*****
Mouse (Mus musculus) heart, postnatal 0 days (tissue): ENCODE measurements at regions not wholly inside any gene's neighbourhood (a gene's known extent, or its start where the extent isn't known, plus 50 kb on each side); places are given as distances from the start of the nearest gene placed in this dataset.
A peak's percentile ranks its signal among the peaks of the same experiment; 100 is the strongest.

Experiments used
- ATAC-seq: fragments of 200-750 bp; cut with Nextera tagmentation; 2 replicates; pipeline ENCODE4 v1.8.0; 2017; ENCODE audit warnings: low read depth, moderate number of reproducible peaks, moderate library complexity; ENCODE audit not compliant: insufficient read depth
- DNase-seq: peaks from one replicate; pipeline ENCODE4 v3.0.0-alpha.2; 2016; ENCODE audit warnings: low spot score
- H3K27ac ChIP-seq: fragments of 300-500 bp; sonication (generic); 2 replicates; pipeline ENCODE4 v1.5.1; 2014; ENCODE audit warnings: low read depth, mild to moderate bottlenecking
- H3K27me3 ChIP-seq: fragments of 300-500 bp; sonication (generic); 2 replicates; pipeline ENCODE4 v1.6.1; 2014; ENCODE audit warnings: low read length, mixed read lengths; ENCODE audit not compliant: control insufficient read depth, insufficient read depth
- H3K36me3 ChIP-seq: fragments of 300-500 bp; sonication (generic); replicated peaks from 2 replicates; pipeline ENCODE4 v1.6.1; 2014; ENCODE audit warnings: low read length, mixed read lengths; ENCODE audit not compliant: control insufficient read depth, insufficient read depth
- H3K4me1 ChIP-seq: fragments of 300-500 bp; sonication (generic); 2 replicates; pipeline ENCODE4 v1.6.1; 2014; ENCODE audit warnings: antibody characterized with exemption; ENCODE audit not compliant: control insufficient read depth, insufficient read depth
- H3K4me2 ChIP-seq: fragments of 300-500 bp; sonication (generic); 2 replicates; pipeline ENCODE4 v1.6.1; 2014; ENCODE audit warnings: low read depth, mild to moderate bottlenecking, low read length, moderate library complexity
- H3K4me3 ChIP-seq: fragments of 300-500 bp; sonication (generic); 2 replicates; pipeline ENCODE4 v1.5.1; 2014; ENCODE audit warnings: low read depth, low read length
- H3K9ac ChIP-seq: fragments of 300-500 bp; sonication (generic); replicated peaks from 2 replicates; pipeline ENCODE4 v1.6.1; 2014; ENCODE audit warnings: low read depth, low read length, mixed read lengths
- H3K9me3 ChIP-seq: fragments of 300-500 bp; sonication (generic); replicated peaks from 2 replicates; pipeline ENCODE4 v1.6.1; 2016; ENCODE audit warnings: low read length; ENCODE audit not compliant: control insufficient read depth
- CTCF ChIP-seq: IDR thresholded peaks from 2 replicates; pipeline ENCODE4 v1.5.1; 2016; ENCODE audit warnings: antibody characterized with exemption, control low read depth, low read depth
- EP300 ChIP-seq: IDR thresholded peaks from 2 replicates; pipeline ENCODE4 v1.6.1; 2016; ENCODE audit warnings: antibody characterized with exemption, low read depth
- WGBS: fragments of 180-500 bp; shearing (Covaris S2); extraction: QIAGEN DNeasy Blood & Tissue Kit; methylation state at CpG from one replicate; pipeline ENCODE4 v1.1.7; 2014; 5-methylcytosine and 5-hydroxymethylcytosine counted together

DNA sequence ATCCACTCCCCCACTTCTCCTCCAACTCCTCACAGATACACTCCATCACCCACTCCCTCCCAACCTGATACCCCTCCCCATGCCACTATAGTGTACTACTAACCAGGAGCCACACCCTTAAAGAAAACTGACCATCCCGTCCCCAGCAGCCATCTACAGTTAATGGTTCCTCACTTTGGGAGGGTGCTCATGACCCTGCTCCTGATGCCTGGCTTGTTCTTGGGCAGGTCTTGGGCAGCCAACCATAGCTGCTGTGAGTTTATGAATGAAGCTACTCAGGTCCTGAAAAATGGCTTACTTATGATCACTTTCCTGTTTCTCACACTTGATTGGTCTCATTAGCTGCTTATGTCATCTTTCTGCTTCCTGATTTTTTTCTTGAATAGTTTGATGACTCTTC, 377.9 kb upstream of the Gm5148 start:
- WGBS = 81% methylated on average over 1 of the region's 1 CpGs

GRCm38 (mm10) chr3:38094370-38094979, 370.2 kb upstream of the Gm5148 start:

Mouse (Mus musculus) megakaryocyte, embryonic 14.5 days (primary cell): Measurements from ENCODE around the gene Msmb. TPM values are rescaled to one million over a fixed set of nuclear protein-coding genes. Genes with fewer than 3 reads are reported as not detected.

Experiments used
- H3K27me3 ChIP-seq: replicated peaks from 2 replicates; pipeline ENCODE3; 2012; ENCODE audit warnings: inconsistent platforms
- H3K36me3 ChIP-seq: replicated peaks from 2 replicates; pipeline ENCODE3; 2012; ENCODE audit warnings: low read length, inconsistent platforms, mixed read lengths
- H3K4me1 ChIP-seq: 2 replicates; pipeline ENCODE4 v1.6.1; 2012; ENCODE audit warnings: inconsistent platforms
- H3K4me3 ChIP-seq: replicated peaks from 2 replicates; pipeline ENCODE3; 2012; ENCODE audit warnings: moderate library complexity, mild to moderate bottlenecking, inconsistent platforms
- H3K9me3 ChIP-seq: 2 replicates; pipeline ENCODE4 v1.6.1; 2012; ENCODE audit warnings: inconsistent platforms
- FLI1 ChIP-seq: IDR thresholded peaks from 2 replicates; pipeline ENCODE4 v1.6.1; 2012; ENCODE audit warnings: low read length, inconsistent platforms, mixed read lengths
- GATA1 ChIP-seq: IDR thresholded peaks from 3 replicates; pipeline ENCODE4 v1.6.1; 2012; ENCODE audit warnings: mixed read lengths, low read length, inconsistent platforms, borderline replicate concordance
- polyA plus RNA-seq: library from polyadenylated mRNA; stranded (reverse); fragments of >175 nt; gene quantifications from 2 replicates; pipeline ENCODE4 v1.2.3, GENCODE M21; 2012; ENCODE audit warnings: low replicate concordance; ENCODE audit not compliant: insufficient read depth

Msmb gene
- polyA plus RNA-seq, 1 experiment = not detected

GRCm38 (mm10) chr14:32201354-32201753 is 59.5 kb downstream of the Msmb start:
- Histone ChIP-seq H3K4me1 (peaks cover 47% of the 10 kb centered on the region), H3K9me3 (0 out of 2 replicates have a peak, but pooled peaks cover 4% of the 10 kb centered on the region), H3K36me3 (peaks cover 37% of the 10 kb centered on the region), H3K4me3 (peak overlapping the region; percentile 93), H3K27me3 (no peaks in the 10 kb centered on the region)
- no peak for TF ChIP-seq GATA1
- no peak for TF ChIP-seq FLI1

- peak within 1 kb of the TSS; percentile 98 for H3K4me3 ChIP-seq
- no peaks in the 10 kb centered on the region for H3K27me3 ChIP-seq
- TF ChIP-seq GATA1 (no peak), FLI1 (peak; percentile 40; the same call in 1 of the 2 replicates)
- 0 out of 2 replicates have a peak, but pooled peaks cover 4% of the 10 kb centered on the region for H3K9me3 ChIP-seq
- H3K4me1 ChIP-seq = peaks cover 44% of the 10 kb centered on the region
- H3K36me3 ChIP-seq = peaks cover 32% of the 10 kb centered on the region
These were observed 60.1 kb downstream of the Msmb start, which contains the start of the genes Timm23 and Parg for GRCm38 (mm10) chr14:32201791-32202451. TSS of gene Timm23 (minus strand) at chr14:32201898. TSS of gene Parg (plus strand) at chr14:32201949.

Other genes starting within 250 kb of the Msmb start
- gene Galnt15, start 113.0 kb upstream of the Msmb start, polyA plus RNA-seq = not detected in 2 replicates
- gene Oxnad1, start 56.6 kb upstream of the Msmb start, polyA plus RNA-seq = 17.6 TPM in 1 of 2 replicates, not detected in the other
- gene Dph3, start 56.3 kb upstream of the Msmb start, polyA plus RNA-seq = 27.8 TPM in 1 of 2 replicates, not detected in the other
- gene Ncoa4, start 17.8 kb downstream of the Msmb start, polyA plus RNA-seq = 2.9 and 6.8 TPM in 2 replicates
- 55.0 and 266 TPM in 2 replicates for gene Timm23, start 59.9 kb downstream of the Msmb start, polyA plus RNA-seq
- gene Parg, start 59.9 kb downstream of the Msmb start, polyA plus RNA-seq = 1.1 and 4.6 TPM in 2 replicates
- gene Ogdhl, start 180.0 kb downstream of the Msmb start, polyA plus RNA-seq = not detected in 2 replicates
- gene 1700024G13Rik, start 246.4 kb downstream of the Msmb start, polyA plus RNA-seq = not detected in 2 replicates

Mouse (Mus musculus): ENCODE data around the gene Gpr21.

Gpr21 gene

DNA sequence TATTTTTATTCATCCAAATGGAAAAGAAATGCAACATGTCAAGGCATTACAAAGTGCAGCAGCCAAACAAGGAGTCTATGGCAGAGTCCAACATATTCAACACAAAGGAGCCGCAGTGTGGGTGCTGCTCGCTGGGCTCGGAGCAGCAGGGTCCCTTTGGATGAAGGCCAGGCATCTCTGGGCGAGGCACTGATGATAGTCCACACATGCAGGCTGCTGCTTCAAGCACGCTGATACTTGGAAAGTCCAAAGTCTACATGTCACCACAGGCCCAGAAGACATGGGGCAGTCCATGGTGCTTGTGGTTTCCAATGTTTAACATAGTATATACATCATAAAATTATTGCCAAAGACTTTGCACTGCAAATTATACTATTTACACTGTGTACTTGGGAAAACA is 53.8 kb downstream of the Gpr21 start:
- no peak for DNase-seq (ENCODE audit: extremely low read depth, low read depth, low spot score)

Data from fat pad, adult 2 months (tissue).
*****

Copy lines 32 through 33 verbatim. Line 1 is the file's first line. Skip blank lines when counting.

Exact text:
GRCm38 (mm10) chr14:32201354-32201753 is 59.5 kb downstream of the Msmb start:
- Histone ChIP-seq H3K4me1 (peaks cover 47% of the 10 kb centered on the region), H3K9me3 (0 out of 2 replicates have a peak, but pooled peaks cover 4% of the 10 kb centered on the region), H3K36me3 (peaks cover 37% of the 10 kb centered on the region), H3K4me3 (peak overlapping the region; percentile 93), H3K27me3 (no peaks in the 10 kb centered on the region)